Origin of English word PASSAGE

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English Word


Edenic Word


Hebrew Word







[ PS(K)H→ PSG]


PASSAGE is thought to come from Old French passer, to pass.  If traceable to Old French, the etymon is more likely the walking or pacing seen at PACE.

Otherwise, a fine Edenic etymon for an opening, doorway or passageway is   פתח     PeSaK[H] (Genesis 18:1). The historical open door of the Exodus is relevant, even if    פסח Pe$aK[H]  (Passover) is spelled with a Samekh.


The bilabial-dental family of openings is at PATIO.  A paasy in Finnish is an entrance or access. This is like a mountain PASS in English.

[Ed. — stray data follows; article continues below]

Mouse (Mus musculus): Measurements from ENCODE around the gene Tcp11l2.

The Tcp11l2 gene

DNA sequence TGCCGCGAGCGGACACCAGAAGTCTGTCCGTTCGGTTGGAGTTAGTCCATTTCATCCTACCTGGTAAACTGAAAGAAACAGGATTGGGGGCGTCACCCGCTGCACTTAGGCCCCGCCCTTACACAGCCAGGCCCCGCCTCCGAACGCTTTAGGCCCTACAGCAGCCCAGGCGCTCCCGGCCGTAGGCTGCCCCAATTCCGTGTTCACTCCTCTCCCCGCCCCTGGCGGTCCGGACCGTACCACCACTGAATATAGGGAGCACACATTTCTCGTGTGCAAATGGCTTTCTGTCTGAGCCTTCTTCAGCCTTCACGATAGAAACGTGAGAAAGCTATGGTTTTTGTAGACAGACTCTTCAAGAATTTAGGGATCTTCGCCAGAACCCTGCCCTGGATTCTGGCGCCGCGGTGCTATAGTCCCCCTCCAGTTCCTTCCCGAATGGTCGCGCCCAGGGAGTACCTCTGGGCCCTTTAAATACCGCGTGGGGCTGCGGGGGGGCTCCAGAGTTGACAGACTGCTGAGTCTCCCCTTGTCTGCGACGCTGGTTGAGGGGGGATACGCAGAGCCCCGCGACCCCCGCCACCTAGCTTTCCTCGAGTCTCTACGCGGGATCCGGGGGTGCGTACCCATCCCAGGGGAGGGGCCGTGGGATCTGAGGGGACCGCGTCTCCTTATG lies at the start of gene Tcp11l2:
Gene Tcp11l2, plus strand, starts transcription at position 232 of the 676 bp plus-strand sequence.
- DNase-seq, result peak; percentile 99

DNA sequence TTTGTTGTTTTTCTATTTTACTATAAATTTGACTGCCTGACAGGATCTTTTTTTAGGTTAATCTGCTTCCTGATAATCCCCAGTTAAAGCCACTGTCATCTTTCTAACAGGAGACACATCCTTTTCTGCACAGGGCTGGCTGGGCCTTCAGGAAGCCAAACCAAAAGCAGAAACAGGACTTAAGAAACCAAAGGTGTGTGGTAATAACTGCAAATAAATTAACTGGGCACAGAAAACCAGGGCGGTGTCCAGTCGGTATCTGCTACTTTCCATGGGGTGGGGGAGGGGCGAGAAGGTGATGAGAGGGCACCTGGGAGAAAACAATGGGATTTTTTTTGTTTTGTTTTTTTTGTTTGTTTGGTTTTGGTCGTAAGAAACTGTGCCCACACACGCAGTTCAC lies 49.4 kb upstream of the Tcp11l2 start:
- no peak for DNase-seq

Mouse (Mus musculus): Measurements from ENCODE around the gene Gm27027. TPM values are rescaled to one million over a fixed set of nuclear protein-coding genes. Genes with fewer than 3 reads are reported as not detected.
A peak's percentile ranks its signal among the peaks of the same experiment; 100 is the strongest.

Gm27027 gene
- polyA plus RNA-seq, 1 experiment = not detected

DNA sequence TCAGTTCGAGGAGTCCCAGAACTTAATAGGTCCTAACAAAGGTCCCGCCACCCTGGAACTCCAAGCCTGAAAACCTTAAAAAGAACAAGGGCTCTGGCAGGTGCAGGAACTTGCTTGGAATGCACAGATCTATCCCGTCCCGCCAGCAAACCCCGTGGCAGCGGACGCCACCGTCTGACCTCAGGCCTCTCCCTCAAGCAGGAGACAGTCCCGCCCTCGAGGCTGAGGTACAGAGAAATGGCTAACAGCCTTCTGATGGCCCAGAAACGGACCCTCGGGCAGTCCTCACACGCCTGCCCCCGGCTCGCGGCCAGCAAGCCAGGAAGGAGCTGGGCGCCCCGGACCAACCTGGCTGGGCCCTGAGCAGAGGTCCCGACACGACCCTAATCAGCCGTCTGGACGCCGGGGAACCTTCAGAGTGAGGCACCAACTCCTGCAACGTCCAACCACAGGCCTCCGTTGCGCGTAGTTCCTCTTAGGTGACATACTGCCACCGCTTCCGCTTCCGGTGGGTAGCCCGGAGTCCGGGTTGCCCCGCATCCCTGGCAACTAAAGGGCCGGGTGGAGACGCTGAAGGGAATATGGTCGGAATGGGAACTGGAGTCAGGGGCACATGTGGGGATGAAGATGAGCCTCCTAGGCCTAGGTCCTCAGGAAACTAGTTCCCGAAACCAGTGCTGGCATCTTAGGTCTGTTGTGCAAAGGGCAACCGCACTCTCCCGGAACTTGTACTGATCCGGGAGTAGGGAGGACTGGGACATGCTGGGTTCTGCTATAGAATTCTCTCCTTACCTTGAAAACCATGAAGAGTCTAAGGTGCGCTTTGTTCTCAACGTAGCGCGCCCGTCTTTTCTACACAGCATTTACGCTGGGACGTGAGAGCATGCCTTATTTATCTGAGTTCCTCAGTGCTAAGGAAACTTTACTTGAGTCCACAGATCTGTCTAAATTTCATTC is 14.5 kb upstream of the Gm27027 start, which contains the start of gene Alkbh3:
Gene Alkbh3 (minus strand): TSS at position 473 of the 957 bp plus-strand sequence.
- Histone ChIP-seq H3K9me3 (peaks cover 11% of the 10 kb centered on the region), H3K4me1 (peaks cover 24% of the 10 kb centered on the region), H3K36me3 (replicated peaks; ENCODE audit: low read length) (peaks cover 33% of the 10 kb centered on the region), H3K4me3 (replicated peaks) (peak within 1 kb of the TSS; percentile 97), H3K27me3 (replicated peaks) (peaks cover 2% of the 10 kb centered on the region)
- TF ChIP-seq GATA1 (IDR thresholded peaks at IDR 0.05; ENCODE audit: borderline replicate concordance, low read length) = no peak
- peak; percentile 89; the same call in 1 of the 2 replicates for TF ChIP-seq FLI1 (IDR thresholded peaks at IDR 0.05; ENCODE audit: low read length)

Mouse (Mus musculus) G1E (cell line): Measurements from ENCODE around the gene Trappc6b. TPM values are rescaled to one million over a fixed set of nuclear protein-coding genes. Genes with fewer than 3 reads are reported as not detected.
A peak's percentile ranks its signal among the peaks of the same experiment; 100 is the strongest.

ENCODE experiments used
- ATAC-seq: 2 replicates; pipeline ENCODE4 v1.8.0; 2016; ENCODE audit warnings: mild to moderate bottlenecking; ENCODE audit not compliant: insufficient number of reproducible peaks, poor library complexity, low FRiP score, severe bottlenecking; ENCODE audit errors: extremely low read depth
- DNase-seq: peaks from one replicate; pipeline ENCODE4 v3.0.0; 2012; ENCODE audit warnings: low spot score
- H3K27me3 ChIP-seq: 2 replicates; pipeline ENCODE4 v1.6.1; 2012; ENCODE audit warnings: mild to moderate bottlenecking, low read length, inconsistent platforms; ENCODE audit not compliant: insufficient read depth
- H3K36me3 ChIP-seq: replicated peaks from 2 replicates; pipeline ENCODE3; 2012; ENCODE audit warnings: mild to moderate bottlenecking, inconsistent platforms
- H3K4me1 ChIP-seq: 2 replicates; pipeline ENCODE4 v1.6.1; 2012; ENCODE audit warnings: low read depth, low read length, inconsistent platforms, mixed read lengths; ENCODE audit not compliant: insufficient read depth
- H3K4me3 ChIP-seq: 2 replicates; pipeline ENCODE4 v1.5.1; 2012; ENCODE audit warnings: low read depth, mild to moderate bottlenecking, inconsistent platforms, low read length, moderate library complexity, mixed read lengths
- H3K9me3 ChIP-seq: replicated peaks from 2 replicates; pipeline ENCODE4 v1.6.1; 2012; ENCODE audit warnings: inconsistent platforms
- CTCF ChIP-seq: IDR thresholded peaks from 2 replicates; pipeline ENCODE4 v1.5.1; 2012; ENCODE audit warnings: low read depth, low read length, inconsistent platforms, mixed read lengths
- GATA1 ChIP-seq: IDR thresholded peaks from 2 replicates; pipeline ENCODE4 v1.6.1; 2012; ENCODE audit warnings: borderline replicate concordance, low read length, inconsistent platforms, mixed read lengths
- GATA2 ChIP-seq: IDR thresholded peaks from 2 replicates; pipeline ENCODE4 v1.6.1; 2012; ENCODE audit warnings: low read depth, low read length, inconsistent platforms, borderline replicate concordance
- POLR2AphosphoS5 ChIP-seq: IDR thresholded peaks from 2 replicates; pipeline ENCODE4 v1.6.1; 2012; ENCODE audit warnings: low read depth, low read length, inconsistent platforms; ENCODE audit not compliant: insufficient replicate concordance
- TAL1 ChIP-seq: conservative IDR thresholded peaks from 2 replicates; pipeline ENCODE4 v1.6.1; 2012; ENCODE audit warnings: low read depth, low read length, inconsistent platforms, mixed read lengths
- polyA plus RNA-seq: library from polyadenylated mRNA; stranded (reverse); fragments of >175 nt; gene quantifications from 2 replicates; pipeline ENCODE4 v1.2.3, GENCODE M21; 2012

A TRESSPASS may link up with  PiSHeeY[A]H , a (trespass – Exodus 22:8,  crime of negligence). In Japanese fesei is an injustice or wrong.  PeSH[A]h (transgression, crime) This PS term is a moral opening or gap, just as a PAUSE  may be an opening in time.  PAUSE recalls  Pa$a[K]H (to PASS or skip over) and Pa$aQ (to pause, interrupt). SKIP might be an anagram of these last two Hebrew words. For PAUSE as cessation, see “PAUSE#.”

Peh (mouth – Exodus 4:10) is a biological Pe(S)a[K]H (opening) – see BEAKER.  Bouche is a French mouth.  English DEBOUCHE is going to an opening or PASSAGE.

The Pey-Tahf theme of openness extends to being overly open, like a fool, PiTeeY, to scams or enticement. Puta , a Spanish prostitute, could be from PeeTaH, to entice (Exodus 22:15), PooTah, enticed (Proverbs 25:15), and specifically a woman’s enticement in Job 31:9 

Pey-Tahf-Ayin is another opening. PeTaGH means the opening of eyes, or a wink (Numbers 35:22).

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